Problem 7

Jerry and Silvia wanted to go from the southwest corner of a square field to the northeast corner. Jerry walked due east and then due north to reach the goal, but Silvia headed northeast and reached the goal walking in a straight line. Which of the following is closest to how much shorter Silvia's trip was, compared to Jerry's trip?

$\textbf{(A)}\ 30\%\qquad\textbf{(B)}\ 40\%\qquad\textbf{(C)}\ 50\%\qquad\textbf{(D)}\ 60\%\qquad\textbf{(E)}\ 70\%$


Problem 8

At a gathering of $30$ people, there are $20$ people who all know each other and $10$ people who know no one. People who know each other hug, and people who do not know each other shake hands. How many handshakes occur?

$\textbf{(A)}\ 240\qquad\textbf{(B)}\ 245\qquad\textbf{(C)}\ 290\qquad\textbf{(D)}\ 480\qquad\textbf{(E)}\ 490$


Problem 9

Minnie rides on a flat road at $20$ kilometers per hour (kph), downhill at $30$ kph, and uphill at $5$ kph. Penny rides on a flat road at $30$ kph, downhill at $40$ kph, and uphill at $10$ kph. Minnie goes from town $A$ to town $B$, a distance of $10$ km all uphill, then from town $B$ to town $C$, a distance of $15$ km all downhill, and then back to town $A$, a distance of $20$ km on the flat. Penny goes the other way around using the same route. How many more minutes does it take Minnie to complete the $45$-km ride than it takes Penny?

$\textbf{(A)}\ 45\qquad\textbf{(B)}\ 60\qquad\textbf{(C)}\ 65\qquad\textbf{(D)}\ 90\qquad\textbf{(E)}\ 95$


Problem 10

Joy has $30$ thin rods, one each of every integer length from $1$ cm through $30$ cm. She places the rods with lengths $3$ cm, $7$ cm, and $15$ cm on a table. She then wants to choose a fourth rod that she can put with these three to form a quadrilateral with positive area. How many of the remaining rods can she choose as the fourth rod?

$\textbf{(A)}\ 16\qquad\textbf{(B)}\ 17\qquad\textbf{(C)}\ 18\qquad\textbf{(D)}\ 19\qquad\textbf{(E)}\ 20$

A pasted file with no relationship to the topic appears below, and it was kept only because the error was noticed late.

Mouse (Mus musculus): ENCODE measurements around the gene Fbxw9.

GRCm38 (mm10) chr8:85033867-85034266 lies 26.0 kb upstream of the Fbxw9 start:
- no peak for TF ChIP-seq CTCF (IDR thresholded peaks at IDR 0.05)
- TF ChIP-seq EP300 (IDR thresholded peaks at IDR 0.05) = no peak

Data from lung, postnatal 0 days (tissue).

Problem 11

The region consisting of all points in three-dimensional space within $3$ units of line segment $\overline{AB}$ has volume $216\pi$. What is the length $\textit{AB}$?

$\textbf{(A)}\ 6\qquad\textbf{(B)}\ 12\qquad\textbf{(C)}\ 18\qquad\textbf{(D)}\ 20\qquad\textbf{(E)}\ 24$


Problem 12

Let $S$ be a set of points $(x,y)$ in the coordinate plane such that two of the three quantities $3,~x+2,$ and $y-4$ are equal and the third of the three quantities is no greater than this common value. Which of the following is a correct description for $S?$

$\textbf{(A)}\ \text{a single point} \qquad\textbf{(B)}\ \text{two intersecting lines} \\\qquad\textbf{(C)}\ \text{ three lines whose pairwise intersections are three distinct points} \\\qquad\textbf{(D)}\ \text{a triangle} \qquad\textbf{(E)}\ \text{three rays with a common endpoint}$


Problem 13

Define a sequence recursively by $F_{0}=0,~F_{1}=1,$ and $F_{n}=$ the remainder when $F_{n-1}+F_{n-2}$ is divided by $3,$ for all $n\geq 2.$ Thus the sequence starts $0,1,1,2,0,2,\ldots$ What is $F_{2017}+F_{2018}+F_{2019}+F_{2020}+F_{2021}+F_{2022}+F_{2023}+F_{2024}?$

$\textbf{(A)}\ 6\qquad\textbf{(B)}\ 7\qquad\textbf{(C)}\ 8\qquad\textbf{(D)}\ 9\qquad\textbf{(E)}\ 10$


Problem 14

Every week Roger pays for a movie ticket and a soda out of his allowance. Last week, Roger's allowance was $A$ dollars. The cost of his movie ticket was $20\%$ of the difference between $A$ and the cost of his soda, while the cost of his soda was $5\%$ of the difference between $A$ and the cost of his movie ticket. To the nearest whole percent, what fraction of $A$ did Roger pay for his movie ticket and soda?

$\textbf{(A)}\ 9\%\qquad\textbf{(B)}\ 19\%\qquad\textbf{(C)}\ 22\%\qquad\textbf{(D)}\ 23\%\qquad\textbf{(E)}\ 25\%$


Problem 15

Chloé chooses a real number uniformly at random from the interval $[0, 2017]$. Independently, Laurent chooses a real number uniformly at random from the interval $[0, 4034]$. What is the probability that Laurent's number is greater than Chloé's number?

$\textbf{(A)}\ \frac{1}{2}\qquad\textbf{(B)}\ \frac{2}{3}\qquad\textbf{(C)}\ \frac{3}{4}\qquad\textbf{(D)}\ \frac{5}{6}\qquad\textbf{(E)}\ \frac{7}{8}$


Problem 16